Table 8 Indirect effects.
Table 9 Total effects (Mediation).

Tables 8 and 9 present important findings from the study. Table 8 provides information on the path coefficients, standard deviations, t-statistics, and P-values for the relationships between the constructs. The path coefficients indicate the strength and direction of the relationships, while the t-statistics and P-values show the significance of these relationships. The results show strong and significant relationships between knowledge, behavior, costs, and environmental impact, supporting the study’s hypotheses.

Table 9 focuses on total effects, particularly in the context of mediation. It provides insights into the indirect effects of knowledge and behavior on costs and environmental impact. The results demonstrate the mediating role of behavior in the relationship between knowledge and the outcomes of cost and environmental effect. This highlights the importance of behavior as a key mediator, connecting knowledge to tangible outcomes in the context of smart energy consumption management in residential buildings.

Utilizing the confidence interval (CI), which represents a plausible range for the real population parameter, the significance of the indirect impact was evaluated. In this case, the parameter of interest is the indirect effect of residents' knowledge on the cost of smart energy consumption management and environmental impact via energy-saving behaviors. The bootstrap method computed CI for the indirect effect by resampling and calculating it across many new samples, yielding a distribution of possible values. Table 10 presents bias-corrected and accelerated (BCa) CI for indirect effects, offering improved accuracy by addressing bias and skewness. The non-inclusion of zero in the CI at a specified significance level (0.05) signifies statistical significance, affirming mediation of the behavior construct.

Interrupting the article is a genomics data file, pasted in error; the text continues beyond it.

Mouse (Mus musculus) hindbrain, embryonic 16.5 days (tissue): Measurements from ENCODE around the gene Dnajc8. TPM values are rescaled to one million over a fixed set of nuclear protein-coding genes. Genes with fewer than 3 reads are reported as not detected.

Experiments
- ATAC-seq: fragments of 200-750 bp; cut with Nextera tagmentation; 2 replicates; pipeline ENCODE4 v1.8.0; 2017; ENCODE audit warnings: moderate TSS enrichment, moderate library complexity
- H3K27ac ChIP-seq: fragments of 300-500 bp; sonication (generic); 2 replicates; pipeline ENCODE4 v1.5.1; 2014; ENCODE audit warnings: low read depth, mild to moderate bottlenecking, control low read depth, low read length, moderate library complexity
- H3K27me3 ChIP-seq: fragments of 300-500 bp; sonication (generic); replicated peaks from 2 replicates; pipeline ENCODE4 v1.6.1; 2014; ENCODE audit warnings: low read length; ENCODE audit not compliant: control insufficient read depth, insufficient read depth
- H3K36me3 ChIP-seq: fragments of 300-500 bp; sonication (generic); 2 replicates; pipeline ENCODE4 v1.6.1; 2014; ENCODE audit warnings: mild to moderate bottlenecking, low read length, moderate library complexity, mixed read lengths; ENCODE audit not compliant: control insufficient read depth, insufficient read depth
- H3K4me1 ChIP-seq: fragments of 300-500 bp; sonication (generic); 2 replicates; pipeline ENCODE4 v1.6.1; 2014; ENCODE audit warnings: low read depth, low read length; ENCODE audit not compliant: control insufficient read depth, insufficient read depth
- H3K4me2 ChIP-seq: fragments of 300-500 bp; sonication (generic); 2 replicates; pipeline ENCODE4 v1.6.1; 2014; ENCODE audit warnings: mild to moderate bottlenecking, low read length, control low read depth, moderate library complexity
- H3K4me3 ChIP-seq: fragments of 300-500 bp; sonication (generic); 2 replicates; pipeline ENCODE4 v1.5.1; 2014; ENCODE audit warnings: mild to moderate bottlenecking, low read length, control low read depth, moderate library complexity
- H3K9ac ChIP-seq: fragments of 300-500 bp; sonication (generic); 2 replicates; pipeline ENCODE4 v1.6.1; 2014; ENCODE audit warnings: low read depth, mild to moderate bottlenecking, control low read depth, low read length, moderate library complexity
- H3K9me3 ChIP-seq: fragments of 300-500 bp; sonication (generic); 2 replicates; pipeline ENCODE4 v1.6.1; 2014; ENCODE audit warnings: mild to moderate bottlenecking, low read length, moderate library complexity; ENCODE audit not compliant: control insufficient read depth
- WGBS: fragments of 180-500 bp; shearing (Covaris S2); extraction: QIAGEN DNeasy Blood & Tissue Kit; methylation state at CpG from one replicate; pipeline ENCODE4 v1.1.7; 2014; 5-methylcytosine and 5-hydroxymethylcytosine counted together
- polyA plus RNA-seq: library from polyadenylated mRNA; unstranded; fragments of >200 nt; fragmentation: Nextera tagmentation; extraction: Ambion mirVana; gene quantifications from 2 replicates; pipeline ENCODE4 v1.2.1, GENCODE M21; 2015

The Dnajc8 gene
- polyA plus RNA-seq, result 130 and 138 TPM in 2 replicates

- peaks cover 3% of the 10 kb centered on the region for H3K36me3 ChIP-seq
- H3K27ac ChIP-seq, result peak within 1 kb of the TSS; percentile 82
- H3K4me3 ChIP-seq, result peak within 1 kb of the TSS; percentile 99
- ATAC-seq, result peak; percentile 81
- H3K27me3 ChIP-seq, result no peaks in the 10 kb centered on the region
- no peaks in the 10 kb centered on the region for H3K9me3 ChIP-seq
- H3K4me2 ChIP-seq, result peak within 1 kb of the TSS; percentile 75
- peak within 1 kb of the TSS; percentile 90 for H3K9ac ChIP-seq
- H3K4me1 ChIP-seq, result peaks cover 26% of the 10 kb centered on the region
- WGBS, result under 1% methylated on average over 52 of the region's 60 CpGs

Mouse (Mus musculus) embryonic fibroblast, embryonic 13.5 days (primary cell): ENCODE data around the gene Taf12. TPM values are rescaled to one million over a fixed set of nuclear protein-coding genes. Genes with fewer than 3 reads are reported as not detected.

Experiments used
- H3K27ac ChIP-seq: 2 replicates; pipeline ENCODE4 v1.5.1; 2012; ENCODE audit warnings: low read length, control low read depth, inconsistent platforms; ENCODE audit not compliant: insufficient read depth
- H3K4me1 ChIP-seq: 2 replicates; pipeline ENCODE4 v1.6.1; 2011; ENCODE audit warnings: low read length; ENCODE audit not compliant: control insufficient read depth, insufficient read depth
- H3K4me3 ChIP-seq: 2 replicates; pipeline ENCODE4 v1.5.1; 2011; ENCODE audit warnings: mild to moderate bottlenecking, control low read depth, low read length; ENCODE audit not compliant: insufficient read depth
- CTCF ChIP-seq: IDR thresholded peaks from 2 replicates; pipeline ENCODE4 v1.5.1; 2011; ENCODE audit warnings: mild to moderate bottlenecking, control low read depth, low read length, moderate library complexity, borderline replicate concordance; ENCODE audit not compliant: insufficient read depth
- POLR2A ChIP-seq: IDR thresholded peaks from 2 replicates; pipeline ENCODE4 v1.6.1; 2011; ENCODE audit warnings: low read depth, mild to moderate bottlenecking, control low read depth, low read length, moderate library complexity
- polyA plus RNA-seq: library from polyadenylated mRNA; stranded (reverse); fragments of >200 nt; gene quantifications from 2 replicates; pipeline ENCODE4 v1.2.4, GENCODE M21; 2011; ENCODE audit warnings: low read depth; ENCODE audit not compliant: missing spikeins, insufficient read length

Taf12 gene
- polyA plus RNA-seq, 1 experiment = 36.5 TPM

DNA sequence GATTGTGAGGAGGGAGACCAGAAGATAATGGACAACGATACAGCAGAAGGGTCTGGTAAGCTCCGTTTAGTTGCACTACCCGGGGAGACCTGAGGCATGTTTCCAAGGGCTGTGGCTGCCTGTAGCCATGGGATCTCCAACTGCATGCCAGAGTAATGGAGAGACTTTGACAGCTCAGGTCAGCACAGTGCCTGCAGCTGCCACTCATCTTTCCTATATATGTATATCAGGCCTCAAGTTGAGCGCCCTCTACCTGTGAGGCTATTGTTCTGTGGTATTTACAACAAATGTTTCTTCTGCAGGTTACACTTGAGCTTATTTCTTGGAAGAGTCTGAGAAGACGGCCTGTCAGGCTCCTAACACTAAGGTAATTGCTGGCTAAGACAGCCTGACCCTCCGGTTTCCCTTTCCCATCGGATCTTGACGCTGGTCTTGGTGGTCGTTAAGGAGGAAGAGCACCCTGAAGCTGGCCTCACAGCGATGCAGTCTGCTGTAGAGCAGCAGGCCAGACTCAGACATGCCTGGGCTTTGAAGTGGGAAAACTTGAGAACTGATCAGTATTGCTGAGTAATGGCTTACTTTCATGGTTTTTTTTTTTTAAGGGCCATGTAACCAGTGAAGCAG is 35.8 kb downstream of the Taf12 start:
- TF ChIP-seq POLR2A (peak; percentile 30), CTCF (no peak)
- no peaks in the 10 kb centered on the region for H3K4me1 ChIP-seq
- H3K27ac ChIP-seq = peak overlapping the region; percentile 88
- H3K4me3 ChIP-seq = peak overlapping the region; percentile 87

Table 10 Confidence intervals bias corrected.

Variance inflation factor (VIF)

Understanding Variance Inflation Factor (VIF) values is crucial for assessing multicollinearity in a model. VIF values are consistently positive, representing the ratio of variance in a model with multiple predictors to that in a model with a single predictor. This measure indicates the extent of correlation among latent variables and is essential for ensuring the reliability of parameter estimates in structural equation modeling25. Guidelines for VIF interpretation suggest that values below 5 are generally acceptable, indicating a low to moderate level of multicollinearity. Values between 5 and 10 may signal a moderate to high level of multicollinearity, requiring careful consideration, while values exceeding 10 raise concerns about the precision of parameter estimates25.

In Table 11, A VIF value near 1.000 between “Knowledge” and “Behavior” allays concerns of multicollinearity, supporting the hypothesis that residents with knowledge about smart energy consumption adopt sustainable energy behaviors. Moderate VIF values between “Knowledge” and “Cost” suggest some multicollinearity. Cross-verification with additional diagnostics is advisable to understand its impact on the relationship between knowledge and cost reduction. Similar to H2, moderate VIF values between “Knowledge” and “Environmental Effect” suggest potential multicollinearity. Comprehensive diagnostics should be applied for a robust interpretation of the relationship. A VIF values between “Behavior”, “Cost” and “Behavior”, “Environmental Effect” may indicate modest correlation but remain within an acceptable range, supporting the hypothesis that good resident behavior positively impacts cost reduction and minimizing environmental damage.

Table 11 Variance inflation factor (VIF).